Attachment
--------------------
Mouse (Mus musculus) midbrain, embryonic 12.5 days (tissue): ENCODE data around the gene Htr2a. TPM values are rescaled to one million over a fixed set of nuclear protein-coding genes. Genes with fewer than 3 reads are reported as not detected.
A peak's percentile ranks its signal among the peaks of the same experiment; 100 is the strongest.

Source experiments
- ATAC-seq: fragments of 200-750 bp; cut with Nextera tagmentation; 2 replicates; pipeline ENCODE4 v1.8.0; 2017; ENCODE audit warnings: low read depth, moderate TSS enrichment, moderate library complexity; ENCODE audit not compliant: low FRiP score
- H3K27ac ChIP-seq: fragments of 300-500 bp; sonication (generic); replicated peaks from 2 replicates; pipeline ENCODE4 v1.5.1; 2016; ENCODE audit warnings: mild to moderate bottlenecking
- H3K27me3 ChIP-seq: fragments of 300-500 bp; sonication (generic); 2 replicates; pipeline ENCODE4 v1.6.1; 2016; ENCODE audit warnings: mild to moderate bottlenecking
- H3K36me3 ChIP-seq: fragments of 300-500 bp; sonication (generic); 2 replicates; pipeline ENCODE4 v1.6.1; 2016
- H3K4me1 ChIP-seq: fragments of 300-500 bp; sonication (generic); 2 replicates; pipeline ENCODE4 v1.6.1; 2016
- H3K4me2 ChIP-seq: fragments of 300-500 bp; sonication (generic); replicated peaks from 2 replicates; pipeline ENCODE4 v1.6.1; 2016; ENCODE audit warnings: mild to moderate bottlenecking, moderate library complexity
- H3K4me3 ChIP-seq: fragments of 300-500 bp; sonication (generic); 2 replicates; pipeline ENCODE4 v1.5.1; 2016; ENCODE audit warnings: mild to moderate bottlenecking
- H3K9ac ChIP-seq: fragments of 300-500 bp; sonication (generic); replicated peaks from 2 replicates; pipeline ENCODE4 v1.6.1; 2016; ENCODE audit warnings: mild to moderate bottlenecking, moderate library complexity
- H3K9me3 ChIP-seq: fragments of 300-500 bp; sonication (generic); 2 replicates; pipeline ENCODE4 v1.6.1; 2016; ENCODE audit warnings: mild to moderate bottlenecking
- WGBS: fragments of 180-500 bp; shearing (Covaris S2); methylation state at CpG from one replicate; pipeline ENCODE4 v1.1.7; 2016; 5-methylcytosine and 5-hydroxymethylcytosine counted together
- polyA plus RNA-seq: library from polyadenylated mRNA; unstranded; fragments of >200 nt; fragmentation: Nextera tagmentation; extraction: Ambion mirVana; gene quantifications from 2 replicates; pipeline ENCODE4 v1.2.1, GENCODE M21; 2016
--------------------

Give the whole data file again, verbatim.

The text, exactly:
Mouse (Mus musculus) midbrain, embryonic 12.5 days (tissue): ENCODE data around the gene Htr2a. TPM values are rescaled to one million over a fixed set of nuclear protein-coding genes. Genes with fewer than 3 reads are reported as not detected.
A peak's percentile ranks its signal among the peaks of the same experiment; 100 is the strongest.

Source experiments
- ATAC-seq: fragments of 200-750 bp; cut with Nextera tagmentation; 2 replicates; pipeline ENCODE4 v1.8.0; 2017; ENCODE audit warnings: low read depth, moderate TSS enrichment, moderate library complexity; ENCODE audit not compliant: low FRiP score
- H3K27ac ChIP-seq: fragments of 300-500 bp; sonication (generic); replicated peaks from 2 replicates; pipeline ENCODE4 v1.5.1; 2016; ENCODE audit warnings: mild to moderate bottlenecking
- H3K27me3 ChIP-seq: fragments of 300-500 bp; sonication (generic); 2 replicates; pipeline ENCODE4 v1.6.1; 2016; ENCODE audit warnings: mild to moderate bottlenecking
- H3K36me3 ChIP-seq: fragments of 300-500 bp; sonication (generic); 2 replicates; pipeline ENCODE4 v1.6.1; 2016
- H3K4me1 ChIP-seq: fragments of 300-500 bp; sonication (generic); 2 replicates; pipeline ENCODE4 v1.6.1; 2016
- H3K4me2 ChIP-seq: fragments of 300-500 bp; sonication (generic); replicated peaks from 2 replicates; pipeline ENCODE4 v1.6.1; 2016; ENCODE audit warnings: mild to moderate bottlenecking, moderate library complexity
- H3K4me3 ChIP-seq: fragments of 300-500 bp; sonication (generic); 2 replicates; pipeline ENCODE4 v1.5.1; 2016; ENCODE audit warnings: mild to moderate bottlenecking
- H3K9ac ChIP-seq: fragments of 300-500 bp; sonication (generic); replicated peaks from 2 replicates; pipeline ENCODE4 v1.6.1; 2016; ENCODE audit warnings: mild to moderate bottlenecking, moderate library complexity
- H3K9me3 ChIP-seq: fragments of 300-500 bp; sonication (generic); 2 replicates; pipeline ENCODE4 v1.6.1; 2016; ENCODE audit warnings: mild to moderate bottlenecking
- WGBS: fragments of 180-500 bp; shearing (Covaris S2); methylation state at CpG from one replicate; pipeline ENCODE4 v1.1.7; 2016; 5-methylcytosine and 5-hydroxymethylcytosine counted together
- polyA plus RNA-seq: library from polyadenylated mRNA; unstranded; fragments of >200 nt; fragmentation: Nextera tagmentation; extraction: Ambion mirVana; gene quantifications from 2 replicates; pipeline ENCODE4 v1.2.1, GENCODE M21; 2016